“Hey Joe, try taking a little excursion
You’ll feel good from a little perversion”
There’s a real generational split when it comes to Miss Saigon – a contemporary of such 80s mega-musicals as Phantom and Les Mis, it has comparatively fallen by the wayside in terms of longevity nor has its score really attained the status of a bona fide classic. So there’s a group of people familiar with the show ready and waiting to make comparisons between the original and this major revival at the Prince Edward Theatre, and then there’s the rest of us – me included – for whom this is a new experience.
And as is often the case when expectations have been pumped sky-high (“Box office records broken on the first day!” “The greatest musical ever?!” “Watch out for the helicopter…”), it isn’t immediately clear what all the fuss is about. Claude-Michel Schönberg and Alain Boublil’s book is basically Madame Butterfly redux but transplanted to the Vietnam war as GI Chris is loved long-time by Kim, their love then forced apart by the US defeat in Saigon and a reunion, of sorts, organised once he finally discovers that he left more than his heart with Kim that evening…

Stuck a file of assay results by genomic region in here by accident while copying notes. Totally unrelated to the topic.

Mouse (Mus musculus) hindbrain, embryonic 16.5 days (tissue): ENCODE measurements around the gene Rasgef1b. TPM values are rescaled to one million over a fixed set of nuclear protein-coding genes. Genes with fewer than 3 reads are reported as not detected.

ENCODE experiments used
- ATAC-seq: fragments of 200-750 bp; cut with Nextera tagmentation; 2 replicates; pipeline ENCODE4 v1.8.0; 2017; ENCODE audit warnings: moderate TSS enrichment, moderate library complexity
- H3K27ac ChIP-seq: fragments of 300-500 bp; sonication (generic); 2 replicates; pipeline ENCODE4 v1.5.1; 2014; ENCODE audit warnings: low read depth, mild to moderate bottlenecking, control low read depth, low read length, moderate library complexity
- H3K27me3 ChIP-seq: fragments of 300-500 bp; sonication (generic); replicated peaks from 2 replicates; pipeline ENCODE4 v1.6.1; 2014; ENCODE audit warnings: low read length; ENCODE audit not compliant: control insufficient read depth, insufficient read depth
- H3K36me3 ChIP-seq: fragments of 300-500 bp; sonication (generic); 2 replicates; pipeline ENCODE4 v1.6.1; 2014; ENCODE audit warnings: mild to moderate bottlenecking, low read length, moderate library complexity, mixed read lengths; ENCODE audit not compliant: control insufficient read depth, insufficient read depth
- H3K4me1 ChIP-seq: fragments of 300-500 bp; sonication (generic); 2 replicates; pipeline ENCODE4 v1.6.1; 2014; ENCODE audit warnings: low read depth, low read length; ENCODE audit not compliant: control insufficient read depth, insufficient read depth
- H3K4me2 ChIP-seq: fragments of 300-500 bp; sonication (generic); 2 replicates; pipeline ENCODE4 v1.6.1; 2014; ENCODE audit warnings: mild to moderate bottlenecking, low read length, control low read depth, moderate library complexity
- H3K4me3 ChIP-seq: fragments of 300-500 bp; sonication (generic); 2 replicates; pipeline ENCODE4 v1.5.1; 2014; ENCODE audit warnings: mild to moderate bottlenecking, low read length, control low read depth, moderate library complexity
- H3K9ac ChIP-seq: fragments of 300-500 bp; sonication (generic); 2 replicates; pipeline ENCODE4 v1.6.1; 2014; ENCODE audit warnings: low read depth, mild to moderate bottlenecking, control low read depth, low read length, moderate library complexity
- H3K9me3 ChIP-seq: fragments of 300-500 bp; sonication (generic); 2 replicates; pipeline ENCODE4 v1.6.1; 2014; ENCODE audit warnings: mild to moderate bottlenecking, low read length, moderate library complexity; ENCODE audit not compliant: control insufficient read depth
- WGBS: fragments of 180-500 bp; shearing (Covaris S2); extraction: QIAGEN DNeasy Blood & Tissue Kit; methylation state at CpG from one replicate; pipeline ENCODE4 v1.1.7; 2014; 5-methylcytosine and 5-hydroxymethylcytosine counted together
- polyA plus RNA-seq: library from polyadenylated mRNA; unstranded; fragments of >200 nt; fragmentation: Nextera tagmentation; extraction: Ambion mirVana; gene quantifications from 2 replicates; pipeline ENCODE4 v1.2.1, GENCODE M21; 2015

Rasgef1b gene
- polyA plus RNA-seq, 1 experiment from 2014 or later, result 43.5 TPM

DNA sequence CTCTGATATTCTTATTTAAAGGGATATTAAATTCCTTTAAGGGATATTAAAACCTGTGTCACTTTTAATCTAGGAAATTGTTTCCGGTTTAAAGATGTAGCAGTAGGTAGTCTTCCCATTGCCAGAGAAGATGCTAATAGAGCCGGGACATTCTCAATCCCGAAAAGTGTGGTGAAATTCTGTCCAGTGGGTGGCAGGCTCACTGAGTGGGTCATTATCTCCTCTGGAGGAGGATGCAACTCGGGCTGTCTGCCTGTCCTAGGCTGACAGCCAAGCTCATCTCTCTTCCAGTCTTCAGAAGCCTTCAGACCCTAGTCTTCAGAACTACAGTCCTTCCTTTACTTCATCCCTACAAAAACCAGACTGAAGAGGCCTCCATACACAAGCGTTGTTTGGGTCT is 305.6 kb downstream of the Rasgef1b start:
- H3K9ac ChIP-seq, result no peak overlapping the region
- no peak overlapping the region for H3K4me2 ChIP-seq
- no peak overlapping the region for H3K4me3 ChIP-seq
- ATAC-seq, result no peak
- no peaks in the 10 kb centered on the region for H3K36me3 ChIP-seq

Laurence Connor’s production certainly looks impressive – a stunning lighting design by Bruno Poet is often breath-takingly good, and Totie Driver and Matt Kinley’s set design is extravagantly striking. But it is all rather unsubtle, there’s so little nuance at play here that there’s precious few moments where any emotion really registers aside from ‘wow’. This bombastic quality extends to Schönberg and Boublil’s score which suffers delusions of grandeur as it pounds away effortfully, yet scarcely managing to fashion a tune that lingers in the mind.
Perhaps it is different for those who know and love the score, their emotional investment in the show already considerable and the first night crowd seemed full of them. They would surely have been rewarded by the astounding debut performance from Eva Noblezada as Kim and a sterling turn from Tamsin Carroll as Chris’ US wife Ellen (who gets the one newly-penned song). Jon Jon Briones’ Engineer is a sinister delight as the pimp who controls Kim and Alistair Brammer makes a decent fist of Chris, though better sung than acted as a leading man still in the making.
In some ways, he is the main victim of the major flaw of the production which is its po-faced nature, the complete lack of any real sense of humour or fun lends an overly portentous tone which ultimately proves rather wearing. The show tries so hard to be deep and moving and meaningful that it lacks any real colour beyond that, there’s not enough to balance out the doom and desperation and thus give newcomers the emotional hook into the story that 15 years of memories does for the others.